at the rendezvous; so, to while away the time, he strutted to and
fro, and meditated, in his usual style, on his own self-importance.
He was aroused from his reverie by a slight bark, or cough; and
raising his head, he perceived in the dim light a tall and graceful
figure deeply veiled.
He hastily advanced, his rough nature for the first time touched
at this proof of confidence, and his vanity suddenly rising to a
dangerous height, and taking the delicate white paw, which drooped
gracefully from a mantle, within his own, he unclosed his jaws to
make some tender speech. But before he had time to commit him-
self by his ignorance, the young lady uttered an aristocratic squeak,
and darted away with the utmost swiftness, and Bruin at the same
instant found himself seized by a strong grip from behind. He
turned round with a violence which threw his assailant a dozen paces
off, into a pool of stagnant water, his own coat being slit right up the
back by the movement; but he was at once attacked by half-a-dozen
others, who seemed bent on his destruction. Bruin's great strength,
however, served him in good stead; with his back against an old
wall, he received the assaults of his adversaries with all his wonted
ferocity; so that after ten minutes' fighting they drew off, leaving
two of their number motionless on the ground, and a third struggling
in vain to escape from the unsavoury hole where the whisk of Bruin's
coat-tails had cast him. To this spot Bruin now proceeded; and
sitting himself down on the edge, told the struggling dog he would.



help him out if he would divulge the meaning of this unexpected
attack on him. The half-drowned cur, having supplicated the bear
in vain to let him out before he commenced his narration, in accents
sadly interrupted by his throat getting at intervals choked with
dirty water, explained that himself and the others of his assailants
were the attendants of one of the most noble families in Caneville;
and that their master, learning from some member of Count von
Bruin's household that he (the Count) intended meeting his eldest
daughter at this spot to-night, had'commanded a body of his servitors
to be in readiness to fall upon him, and if possible take him prisoner,
for presuming to raise or lower his eyes to a damsel of such standing.
Scarcely had Bruin heard this communication to an end, than,
despite his promise and the poor dog's cries, he caught up a huge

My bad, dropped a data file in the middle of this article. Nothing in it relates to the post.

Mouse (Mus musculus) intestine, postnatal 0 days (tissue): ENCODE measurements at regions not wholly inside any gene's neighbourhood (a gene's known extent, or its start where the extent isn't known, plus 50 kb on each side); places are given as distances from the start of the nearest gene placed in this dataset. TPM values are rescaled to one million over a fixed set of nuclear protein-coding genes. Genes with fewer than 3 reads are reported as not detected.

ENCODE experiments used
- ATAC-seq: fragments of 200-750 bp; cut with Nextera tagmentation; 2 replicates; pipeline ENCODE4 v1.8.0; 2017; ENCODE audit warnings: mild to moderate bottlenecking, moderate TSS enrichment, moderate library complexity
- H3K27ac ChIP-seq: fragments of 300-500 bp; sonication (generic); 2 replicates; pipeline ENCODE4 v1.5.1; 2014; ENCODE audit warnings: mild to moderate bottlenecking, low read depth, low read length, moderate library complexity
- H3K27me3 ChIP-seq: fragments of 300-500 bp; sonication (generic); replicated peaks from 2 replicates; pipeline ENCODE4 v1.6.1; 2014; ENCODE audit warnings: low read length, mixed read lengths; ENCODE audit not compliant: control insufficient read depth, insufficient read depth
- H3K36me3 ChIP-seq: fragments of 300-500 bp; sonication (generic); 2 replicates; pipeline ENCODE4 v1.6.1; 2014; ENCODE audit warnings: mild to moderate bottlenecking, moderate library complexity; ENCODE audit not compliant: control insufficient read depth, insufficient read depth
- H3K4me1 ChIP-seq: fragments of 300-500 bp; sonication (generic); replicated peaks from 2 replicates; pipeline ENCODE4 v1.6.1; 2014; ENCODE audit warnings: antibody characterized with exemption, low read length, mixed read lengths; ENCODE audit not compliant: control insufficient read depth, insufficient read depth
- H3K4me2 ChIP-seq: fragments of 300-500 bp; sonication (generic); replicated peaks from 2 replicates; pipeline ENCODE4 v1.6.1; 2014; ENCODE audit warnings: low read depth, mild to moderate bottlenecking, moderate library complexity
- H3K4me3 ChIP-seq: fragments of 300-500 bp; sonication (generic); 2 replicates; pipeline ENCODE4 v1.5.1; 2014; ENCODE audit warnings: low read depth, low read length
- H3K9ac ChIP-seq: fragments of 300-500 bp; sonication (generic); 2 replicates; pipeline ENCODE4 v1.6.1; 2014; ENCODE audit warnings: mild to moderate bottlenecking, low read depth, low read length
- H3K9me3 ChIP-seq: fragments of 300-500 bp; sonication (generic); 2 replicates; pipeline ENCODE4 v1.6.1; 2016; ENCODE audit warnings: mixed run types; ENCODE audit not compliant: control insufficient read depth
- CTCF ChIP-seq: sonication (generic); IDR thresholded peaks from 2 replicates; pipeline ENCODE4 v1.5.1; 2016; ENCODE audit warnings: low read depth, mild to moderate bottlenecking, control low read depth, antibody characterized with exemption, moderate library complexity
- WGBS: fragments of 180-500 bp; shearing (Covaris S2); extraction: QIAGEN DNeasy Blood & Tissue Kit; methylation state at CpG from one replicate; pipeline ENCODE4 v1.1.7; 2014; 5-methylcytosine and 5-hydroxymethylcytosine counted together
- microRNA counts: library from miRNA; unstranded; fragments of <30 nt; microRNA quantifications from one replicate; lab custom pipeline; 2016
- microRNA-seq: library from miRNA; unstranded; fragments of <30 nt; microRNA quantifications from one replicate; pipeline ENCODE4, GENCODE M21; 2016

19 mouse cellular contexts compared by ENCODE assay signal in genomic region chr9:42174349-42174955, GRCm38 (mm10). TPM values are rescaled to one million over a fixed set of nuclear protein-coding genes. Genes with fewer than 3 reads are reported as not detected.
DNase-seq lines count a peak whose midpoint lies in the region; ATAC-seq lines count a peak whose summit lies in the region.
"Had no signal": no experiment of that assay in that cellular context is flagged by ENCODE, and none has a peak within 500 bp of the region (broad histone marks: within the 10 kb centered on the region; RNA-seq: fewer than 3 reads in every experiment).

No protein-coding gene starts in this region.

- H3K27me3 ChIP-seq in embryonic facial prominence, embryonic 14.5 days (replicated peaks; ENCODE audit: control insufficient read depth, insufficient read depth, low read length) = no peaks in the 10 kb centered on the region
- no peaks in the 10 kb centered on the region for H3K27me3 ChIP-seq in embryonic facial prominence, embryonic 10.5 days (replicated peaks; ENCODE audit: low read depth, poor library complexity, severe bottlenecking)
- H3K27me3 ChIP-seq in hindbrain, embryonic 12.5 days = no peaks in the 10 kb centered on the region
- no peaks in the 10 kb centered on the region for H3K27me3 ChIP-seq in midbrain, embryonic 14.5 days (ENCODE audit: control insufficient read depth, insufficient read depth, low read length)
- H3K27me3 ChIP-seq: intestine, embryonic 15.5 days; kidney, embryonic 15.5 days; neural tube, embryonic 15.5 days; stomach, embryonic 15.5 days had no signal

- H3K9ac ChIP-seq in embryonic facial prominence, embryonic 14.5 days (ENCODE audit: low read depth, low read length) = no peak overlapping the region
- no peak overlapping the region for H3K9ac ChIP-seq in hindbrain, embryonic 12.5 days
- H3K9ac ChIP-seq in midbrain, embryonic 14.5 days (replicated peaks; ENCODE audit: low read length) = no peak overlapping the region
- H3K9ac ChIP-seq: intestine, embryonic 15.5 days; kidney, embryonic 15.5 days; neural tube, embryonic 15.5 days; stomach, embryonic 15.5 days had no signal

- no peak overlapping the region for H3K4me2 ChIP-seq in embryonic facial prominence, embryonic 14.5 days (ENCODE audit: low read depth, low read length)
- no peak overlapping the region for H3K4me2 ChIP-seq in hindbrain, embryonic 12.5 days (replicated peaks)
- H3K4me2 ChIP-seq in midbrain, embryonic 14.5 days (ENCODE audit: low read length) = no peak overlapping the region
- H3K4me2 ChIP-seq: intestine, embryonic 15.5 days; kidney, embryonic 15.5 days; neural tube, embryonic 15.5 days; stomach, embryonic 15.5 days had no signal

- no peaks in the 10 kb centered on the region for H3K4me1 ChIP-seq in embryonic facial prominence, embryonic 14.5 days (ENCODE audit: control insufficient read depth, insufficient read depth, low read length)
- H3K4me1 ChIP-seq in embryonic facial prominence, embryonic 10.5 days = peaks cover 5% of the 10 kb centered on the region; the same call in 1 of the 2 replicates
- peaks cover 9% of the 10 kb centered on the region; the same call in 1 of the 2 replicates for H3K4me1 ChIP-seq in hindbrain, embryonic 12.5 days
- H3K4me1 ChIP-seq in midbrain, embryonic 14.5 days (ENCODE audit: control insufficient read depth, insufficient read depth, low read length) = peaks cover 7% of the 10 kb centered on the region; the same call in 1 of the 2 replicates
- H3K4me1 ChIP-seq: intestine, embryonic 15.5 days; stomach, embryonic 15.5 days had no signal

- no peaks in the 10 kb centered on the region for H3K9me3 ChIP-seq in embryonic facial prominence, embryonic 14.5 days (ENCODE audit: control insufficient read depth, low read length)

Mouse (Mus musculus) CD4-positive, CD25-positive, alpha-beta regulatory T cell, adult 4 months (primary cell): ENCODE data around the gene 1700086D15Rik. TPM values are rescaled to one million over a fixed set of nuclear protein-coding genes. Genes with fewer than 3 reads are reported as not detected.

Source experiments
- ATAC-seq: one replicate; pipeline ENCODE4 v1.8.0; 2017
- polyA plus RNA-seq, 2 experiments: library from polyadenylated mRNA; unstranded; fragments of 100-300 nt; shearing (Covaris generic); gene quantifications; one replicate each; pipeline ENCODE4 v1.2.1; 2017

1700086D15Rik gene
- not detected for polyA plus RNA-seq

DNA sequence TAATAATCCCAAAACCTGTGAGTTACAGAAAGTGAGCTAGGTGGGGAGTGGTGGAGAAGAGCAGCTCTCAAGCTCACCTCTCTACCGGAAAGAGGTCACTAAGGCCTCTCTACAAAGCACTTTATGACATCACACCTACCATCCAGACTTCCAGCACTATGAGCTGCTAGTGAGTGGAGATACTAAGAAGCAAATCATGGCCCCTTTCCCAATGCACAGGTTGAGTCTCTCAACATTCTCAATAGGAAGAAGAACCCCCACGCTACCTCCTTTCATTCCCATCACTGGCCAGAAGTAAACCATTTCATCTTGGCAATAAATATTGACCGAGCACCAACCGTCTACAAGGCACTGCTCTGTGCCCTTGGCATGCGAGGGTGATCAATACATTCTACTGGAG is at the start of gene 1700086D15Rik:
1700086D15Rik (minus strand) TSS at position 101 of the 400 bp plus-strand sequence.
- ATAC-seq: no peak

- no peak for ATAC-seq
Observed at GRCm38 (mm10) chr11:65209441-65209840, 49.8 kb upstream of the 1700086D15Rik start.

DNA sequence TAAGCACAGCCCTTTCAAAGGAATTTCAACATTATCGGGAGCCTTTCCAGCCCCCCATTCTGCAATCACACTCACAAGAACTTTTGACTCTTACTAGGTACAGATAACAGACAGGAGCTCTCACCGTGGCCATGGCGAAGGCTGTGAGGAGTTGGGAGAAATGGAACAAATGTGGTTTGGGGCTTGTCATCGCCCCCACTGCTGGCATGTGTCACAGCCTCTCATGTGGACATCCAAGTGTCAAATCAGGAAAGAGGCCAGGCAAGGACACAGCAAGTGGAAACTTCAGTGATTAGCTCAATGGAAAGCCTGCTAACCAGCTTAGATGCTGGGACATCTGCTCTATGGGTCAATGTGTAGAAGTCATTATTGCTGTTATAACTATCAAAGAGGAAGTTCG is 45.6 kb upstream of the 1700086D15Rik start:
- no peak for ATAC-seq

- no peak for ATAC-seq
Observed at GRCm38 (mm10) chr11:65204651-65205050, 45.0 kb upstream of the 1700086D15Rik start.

clod of earth and dropped it upon the devoted head of the struggling
animal beneath. There was a great splash; a bubble or two came to
the surface of the horrid pool, and the brutal deed was consummated.
Yet at the same moment Bruin regretted he had been so precipitate,
for he had not learnt which member of his household had played the
spy. As he slowly left the place, he revolved this subject in his
mind, but could come to no satisfactory conclusion; for though
Fox appeared the most likely to be guilty, that worthy animal had
made himself so useful to his master, that he could not well manage
without him. He resolved, nevertheless, to watch him closely, and
with this prudent resolve he reached his own door.
Very different was his appearance now to that which it presented
on his issuing from the mansion. His coat torn to ribbons, his hat
without a crown, his majestic frill rumpled and bloody, and his waist-
coat without a single button left wherewith to restrain the exube-
rance of his linen. All his domestics were eager in their inquiries
and offers of service; and Fox was so overpowering in his expressions
of regret, that all suspicion vanished from Bruin's brain at once; and
he attributed his informant's tale to some malicious calumny, invented
to save his life and conceal the true cause of the attack upon him.



Our hero, finding that the paths of gallantry were filled with so
much unpleasantness, resolved, like a prudent animal, to avoid them
carefully in future; but as his desire for an introduction to society
continued, he availed himself of the offer of his steward, who pro-
mised to procure him introductions to youth of the best families.
The class with which Fox managed to bring him into connexion
was the most worthless in Caneville, consisting of fast young dogs,
who had a singular knack of reversing the order of nature, and going
to bed when other animals were getting up, and thinking of rising
when the discreet part of the world deemed it time to retire to rest.
They had formed themselves into a sort of club, which they called
the Hard and Fast; and, indeed, no terms could better express
the habits of the members; for they gamed hard, drank hard, and
talked hard, and lived so uncommonly fast, that it was not surpris-
ing that, though quite young, they should have many of the infirmi-
ties of age. To these worthies Bruin was an acquisition; for he was
rich, ignorant, and gullible, whilst they were poor, grasping, and
unscrupulous. At the very first interview, all parties were equally
delighted with each other; the ease of his new companions' manners
was perfectly charming to Bruin, who considered it as a proof of
their breeding, and every following day strengthened the connexion.
Riotous parties of pleasure were constantly projected, for which
their friend Von Bruin paid; banquets of the most expensive kind